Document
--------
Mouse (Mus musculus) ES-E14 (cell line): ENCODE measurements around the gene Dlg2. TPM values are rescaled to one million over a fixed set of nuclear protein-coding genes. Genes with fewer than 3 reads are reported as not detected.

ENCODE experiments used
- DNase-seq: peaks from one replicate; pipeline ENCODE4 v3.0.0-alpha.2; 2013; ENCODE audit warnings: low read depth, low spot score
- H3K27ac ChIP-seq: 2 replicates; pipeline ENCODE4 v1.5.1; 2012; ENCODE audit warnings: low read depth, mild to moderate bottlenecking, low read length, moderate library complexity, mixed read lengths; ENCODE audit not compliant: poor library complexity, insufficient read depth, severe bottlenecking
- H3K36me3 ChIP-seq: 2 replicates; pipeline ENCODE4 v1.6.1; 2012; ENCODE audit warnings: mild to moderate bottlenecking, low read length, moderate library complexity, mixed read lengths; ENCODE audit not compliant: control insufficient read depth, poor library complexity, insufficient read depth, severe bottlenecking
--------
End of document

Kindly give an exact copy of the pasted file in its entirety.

Mouse (Mus musculus) ES-E14 (cell line): ENCODE measurements around the gene Dlg2. TPM values are rescaled to one million over a fixed set of nuclear protein-coding genes. Genes with fewer than 3 reads are reported as not detected.

ENCODE experiments used
- DNase-seq: peaks from one replicate; pipeline ENCODE4 v3.0.0-alpha.2; 2013; ENCODE audit warnings: low read depth, low spot score
- H3K27ac ChIP-seq: 2 replicates; pipeline ENCODE4 v1.5.1; 2012; ENCODE audit warnings: low read depth, mild to moderate bottlenecking, low read length, moderate library complexity, mixed read lengths; ENCODE audit not compliant: poor library complexity, insufficient read depth, severe bottlenecking
- H3K36me3 ChIP-seq: 2 replicates; pipeline ENCODE4 v1.6.1; 2012; ENCODE audit warnings: mild to moderate bottlenecking, low read length, moderate library complexity, mixed read lengths; ENCODE audit not compliant: control insufficient read depth, poor library complexity, insufficient read depth, severe bottlenecking